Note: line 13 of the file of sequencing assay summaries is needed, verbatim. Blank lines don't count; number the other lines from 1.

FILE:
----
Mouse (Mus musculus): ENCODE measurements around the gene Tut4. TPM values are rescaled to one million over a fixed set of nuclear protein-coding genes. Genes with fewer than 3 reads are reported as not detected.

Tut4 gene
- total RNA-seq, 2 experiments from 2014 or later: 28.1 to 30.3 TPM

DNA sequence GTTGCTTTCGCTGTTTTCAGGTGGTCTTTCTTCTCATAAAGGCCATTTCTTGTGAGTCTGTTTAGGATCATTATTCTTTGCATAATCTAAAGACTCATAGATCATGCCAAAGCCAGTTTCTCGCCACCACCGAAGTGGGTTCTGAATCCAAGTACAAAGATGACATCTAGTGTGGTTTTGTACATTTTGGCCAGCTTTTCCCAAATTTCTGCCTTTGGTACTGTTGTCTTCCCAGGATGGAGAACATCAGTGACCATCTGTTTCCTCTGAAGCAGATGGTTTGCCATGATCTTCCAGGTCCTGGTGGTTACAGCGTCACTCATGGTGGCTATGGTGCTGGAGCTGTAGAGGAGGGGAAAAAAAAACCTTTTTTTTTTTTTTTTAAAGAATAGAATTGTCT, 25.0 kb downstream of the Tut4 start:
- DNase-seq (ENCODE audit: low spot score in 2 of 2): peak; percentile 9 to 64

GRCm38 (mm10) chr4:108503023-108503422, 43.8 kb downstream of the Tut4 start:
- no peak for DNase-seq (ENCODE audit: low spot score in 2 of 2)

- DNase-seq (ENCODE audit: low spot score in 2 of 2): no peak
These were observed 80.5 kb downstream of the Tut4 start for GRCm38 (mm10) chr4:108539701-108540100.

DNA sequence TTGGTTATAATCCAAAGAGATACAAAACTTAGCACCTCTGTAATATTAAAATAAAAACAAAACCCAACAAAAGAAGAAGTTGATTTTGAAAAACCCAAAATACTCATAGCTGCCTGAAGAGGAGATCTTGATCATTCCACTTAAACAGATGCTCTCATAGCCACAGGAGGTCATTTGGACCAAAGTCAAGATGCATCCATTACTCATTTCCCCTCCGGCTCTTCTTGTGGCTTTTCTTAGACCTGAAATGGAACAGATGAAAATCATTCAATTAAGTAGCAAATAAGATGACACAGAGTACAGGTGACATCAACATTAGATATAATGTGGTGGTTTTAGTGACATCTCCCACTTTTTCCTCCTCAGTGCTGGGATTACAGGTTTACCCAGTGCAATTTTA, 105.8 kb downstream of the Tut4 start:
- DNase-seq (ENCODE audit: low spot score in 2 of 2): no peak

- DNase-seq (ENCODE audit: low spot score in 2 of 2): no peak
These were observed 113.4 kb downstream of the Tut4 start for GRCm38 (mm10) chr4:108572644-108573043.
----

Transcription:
These were observed 113.4 kb downstream of the Tut4 start for GRCm38 (mm10) chr4:108572644-108573043.